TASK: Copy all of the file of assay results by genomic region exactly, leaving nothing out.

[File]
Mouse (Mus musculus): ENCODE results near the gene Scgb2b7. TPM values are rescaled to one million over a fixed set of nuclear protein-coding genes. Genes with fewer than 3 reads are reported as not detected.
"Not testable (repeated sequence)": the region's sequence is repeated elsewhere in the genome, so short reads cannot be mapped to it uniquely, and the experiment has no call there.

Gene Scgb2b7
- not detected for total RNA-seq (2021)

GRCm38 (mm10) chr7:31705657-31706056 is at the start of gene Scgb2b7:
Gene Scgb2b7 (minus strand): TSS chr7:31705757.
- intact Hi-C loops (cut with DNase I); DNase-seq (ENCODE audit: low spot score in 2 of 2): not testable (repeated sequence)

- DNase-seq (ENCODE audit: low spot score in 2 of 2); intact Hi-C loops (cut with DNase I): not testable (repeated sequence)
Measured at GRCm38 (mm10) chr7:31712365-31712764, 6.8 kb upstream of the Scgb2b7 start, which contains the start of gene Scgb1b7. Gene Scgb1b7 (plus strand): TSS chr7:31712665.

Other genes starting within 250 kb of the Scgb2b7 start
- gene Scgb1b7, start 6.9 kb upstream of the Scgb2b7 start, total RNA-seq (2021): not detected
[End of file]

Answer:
Mouse (Mus musculus): ENCODE results near the gene Scgb2b7. TPM values are rescaled to one million over a fixed set of nuclear protein-coding genes. Genes with fewer than 3 reads are reported as not detected.
"Not testable (repeated sequence)": the region's sequence is repeated elsewhere in the genome, so short reads cannot be mapped to it uniquely, and the experiment has no call there.

Gene Scgb2b7
- not detected for total RNA-seq (2021)

GRCm38 (mm10) chr7:31705657-31706056 is at the start of gene Scgb2b7:
Gene Scgb2b7 (minus strand): TSS chr7:31705757.
- intact Hi-C loops (cut with DNase I); DNase-seq (ENCODE audit: low spot score in 2 of 2): not testable (repeated sequence)

- DNase-seq (ENCODE audit: low spot score in 2 of 2); intact Hi-C loops (cut with DNase I): not testable (repeated sequence)
Measured at GRCm38 (mm10) chr7:31712365-31712764, 6.8 kb upstream of the Scgb2b7 start, which contains the start of gene Scgb1b7. Gene Scgb1b7 (plus strand): TSS chr7:31712665.

Other genes starting within 250 kb of the Scgb2b7 start
- gene Scgb1b7, start 6.9 kb upstream of the Scgb2b7 start, total RNA-seq (2021): not detected